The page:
- The Washington Times - Friday, April 4, 2008

The high-definition revolution calls for a slew of new products — big flat-screen televisions, pricey DVD players, surround sound stereo systems, state-of-the-art makeup.


High-def TV provides an unprecedented clarity of picture. Anyone who’s bought an HDTV has compared regular and HD channels and marveled at the difference in quality. When the camera catches an actor in close-up, it’s no exaggeration to say you can practically see the person’s pores.

And therein lies the problem. The same technology that lets you see a perfect sunset in jaw-dropping detail also lets you see an imperfect face in jaw-dropping detail. Wrinkles and blemishes are suddenly visible. Actresses that look perfect in airbrushed magazine photographs or the more forgiving medium of film begin to look a little more like the rest of us in high-definition.

The cosmetics industry is responding. Several companies — including Christian Dior, Smashbox and Make Up for Ever — have developed products for use on actors and actresses filmed in high-definition and, in what looks like a first, one has just launched an entire line of them.

Cargo’s new blu_ray collection, named after the recently victorious high-definition DVD format, is available to both the professional makeup artist and the regular consumer. It includes a pressed powder and a blush with “micronized light diffusers” to reflect light and hide imperfections, a mattifier that minimizes lines and stops shine, and lip glosses that plump lips and smooth lines. The best product, and the one most unlike its regular counterpart, is the mascara — you apply the product with a comb rather than a brush, making it virtually impossible to end up with the fake-looking clumps that normally result.

Toronto-based Cargo founder Hana Zalzal says the company developed the line after discovering there was a real need for it. “One of our top-selling products is a bronzer that’s got a bit of shimmer in it,” she says. “We were hearing from makeup artists, ‘Can you develop one without shimmer? It’s picking up on-screen.’ ”

One of the challenges makeup artists face is the competing demands between full coverage and a natural look. As anyone who saw Katherine Heigl at the Oscars in HD knows, heavy makeup looks extremely unnatural in high-definition. Cargo paid attention, and it’s one reason the company is pitching its line at the consumer as well as the professional.

“As far as the actresses go, some of them don’t like to wear a lot of makeup in their personal lives, and they were taking this home because it looked so natural,” Ms. Zalzal reports. “And it’s perfect for photographs, bridal parties and proms.”

Cargo will add more products this fall, including one that would prep the skin so that less makeup needs to be used and a concealer that treats wrinkles while it hides them.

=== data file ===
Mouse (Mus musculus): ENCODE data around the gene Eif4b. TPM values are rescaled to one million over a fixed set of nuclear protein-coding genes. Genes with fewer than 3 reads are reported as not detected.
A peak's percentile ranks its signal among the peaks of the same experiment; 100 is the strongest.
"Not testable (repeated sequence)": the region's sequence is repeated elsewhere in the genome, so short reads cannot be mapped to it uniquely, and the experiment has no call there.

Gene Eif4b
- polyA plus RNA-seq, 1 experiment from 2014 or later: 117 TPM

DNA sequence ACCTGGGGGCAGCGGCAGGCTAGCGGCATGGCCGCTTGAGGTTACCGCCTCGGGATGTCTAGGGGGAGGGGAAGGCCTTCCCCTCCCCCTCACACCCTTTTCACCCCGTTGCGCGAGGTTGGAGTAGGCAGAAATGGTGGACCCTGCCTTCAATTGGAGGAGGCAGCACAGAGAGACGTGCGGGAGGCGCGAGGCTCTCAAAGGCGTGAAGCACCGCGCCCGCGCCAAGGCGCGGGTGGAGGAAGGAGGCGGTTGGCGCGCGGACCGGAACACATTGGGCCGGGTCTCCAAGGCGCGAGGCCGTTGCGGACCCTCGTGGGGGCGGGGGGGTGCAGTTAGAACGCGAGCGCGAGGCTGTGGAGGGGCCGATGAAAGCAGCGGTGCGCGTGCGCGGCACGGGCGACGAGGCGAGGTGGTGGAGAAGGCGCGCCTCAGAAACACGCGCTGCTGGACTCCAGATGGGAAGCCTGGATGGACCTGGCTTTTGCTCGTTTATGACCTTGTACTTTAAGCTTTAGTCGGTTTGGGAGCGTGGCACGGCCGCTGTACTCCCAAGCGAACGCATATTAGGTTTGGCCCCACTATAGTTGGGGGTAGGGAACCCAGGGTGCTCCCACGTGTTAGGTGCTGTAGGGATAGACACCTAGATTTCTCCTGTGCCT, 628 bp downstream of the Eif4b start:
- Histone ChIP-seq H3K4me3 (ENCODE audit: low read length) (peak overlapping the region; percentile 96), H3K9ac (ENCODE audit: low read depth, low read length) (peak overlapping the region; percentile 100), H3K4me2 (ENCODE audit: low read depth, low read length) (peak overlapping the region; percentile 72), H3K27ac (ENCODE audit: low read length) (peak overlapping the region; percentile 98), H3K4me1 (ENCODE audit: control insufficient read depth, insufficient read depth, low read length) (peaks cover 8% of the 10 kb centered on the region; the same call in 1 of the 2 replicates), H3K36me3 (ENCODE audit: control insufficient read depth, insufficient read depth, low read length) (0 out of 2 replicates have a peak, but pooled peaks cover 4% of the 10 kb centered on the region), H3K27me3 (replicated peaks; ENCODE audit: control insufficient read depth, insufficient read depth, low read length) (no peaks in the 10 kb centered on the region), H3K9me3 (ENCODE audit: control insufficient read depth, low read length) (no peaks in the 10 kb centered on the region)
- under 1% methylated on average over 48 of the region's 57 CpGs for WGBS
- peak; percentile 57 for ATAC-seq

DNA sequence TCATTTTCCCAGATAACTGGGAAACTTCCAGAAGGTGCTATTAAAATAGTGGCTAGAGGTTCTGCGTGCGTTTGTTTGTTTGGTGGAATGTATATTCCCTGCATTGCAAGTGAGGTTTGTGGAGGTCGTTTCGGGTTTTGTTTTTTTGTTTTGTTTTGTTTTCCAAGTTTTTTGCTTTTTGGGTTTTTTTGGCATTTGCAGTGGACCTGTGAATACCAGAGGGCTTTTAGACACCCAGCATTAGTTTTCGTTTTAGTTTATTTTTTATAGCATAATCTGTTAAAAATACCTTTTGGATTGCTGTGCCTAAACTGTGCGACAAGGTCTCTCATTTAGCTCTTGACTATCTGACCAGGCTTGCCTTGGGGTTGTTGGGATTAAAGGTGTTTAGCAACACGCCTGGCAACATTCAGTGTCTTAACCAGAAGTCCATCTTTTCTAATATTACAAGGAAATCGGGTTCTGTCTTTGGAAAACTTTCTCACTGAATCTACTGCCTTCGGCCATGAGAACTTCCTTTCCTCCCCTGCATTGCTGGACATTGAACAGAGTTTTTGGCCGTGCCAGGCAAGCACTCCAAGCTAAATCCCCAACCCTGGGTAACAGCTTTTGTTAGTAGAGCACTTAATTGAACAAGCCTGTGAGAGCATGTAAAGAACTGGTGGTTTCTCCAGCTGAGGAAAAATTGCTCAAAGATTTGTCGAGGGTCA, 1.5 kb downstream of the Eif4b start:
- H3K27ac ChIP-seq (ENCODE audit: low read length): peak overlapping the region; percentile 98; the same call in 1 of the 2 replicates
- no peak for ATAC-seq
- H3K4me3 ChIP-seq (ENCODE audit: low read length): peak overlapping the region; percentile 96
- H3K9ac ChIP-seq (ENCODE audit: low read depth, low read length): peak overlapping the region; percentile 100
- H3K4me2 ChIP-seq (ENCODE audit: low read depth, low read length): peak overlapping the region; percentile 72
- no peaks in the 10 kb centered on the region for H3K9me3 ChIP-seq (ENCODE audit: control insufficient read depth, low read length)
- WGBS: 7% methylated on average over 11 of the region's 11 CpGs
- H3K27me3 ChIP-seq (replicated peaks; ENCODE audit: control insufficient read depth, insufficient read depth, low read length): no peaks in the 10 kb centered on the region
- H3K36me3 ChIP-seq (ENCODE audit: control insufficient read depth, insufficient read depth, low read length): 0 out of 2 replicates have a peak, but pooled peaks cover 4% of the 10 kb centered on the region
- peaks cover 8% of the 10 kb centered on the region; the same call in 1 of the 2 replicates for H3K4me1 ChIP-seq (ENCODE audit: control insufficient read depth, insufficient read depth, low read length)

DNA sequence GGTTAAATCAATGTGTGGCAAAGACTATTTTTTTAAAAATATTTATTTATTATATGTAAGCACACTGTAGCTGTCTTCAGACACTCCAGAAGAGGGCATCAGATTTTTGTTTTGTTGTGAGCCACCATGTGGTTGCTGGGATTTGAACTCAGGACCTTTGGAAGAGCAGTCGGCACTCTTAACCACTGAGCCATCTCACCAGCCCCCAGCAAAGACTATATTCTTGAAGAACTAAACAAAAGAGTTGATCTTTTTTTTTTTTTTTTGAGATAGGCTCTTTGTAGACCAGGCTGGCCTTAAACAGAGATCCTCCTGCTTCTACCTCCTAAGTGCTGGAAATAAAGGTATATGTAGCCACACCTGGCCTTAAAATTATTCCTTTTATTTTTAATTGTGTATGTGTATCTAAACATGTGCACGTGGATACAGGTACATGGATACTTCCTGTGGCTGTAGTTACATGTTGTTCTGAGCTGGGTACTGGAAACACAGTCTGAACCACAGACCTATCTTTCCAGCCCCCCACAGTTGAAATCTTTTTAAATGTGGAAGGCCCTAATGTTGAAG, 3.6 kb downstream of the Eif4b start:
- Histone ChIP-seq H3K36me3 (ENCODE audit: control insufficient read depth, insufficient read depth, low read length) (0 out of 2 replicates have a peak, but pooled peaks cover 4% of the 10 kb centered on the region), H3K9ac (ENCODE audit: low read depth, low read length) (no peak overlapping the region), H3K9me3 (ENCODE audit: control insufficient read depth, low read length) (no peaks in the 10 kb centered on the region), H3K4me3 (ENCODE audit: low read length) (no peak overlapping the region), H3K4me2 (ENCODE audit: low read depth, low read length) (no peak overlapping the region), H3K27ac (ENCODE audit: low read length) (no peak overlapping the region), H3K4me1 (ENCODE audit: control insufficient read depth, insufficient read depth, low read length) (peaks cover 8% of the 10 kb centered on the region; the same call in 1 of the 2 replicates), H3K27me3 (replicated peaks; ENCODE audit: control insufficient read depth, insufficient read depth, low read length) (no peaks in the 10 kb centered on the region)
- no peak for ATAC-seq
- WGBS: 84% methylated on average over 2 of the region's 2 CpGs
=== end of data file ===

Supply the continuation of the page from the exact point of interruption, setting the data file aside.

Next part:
Two makeup artists questioned about the challenges of high-definition used the exact same words to describe their feelings: “We need to step up our game.”

Sheri Kornhaber, a makeup artist on “Lipstick Jungle,” NBC’s dramedy starring Brooke Shields, says actresses are concerned about how they look no matter the format. Still, she adds, “There’s no room for imperfections with HD.”

She often works with lighting operators. “Lighting is just as important as good makeup,” she says.

Although high-def offers better quality, it may not actually be doing actresses — or viewers — any favors. “If you look at older TV shows, they have that gauze look,” Ms. Kornhaber says. “It’s more beautiful. But there’s no stopping technology.”

Rumors abound that actresses may be putting limits on their close-ups in their contract now. “If I was an actress, I would put it in,” Ms. Kornhaber says. “Actors, too. Men care just as much.”

While HD transforms her industry, Ms. Kornhaber suggests it may give a boost to another. “That’s why we see so much plastic surgery,” she says.

Davida Simon of the Makeup Room Web site agrees. Actresses are “going to be as good as what their skin care is,” she says. “They’re going to have to make friends with their dermatologists and plastic surgeons.”

Ms. Simon, based near Denver, has worked in television and feature film, including with such luminaries as Demi Moore, Jodie Foster and Brad Pitt. She says talent is “definitely more concerned” about HD. “I think it’s to the point that they’re running scared.”

Makeup artists are worried, too. She’s been airbrushing since before HD became big, but notes that imperfections not even visible to the naked eye are magnified by HD. “Things are going to get picked up by the HD camera that we don’t even see,” she says. Even wigs need to get better because you can see their edges in close-up.

She’s a little skeptical about some of the new products. “HD has become a buzzword,” she notes. New foundations are really useful, but other products she sees as a stretch: “Is a lip gloss really for HD?” She predicts they’ll be hot sellers, though. “If [consumers] can purchase for $20 a bottle of makeup that says HD on it, even if it hasn’t been tested, they’re going to do it.”

Still, she welcomes the lines, which will particularly help the television news industry. “It’s something that in the smaller markets, anchors and reporters can put on themselves,” she explains. “They can’t get their faces airbrushed every day. It’s too expensive for them to hire makeup artists.”

Until cosmetic companies manage to beat HD, viewers will continue to be slightly disillusioned by what the best technology shows them. Cargo’s Hana Zalzal doesn’t think consumers should be too disappointed, though.

“I think everyone is wise enough to know that sometimes what you see in magazines is not reality,” she says. “I think it’s refreshing that they’re just people also.”

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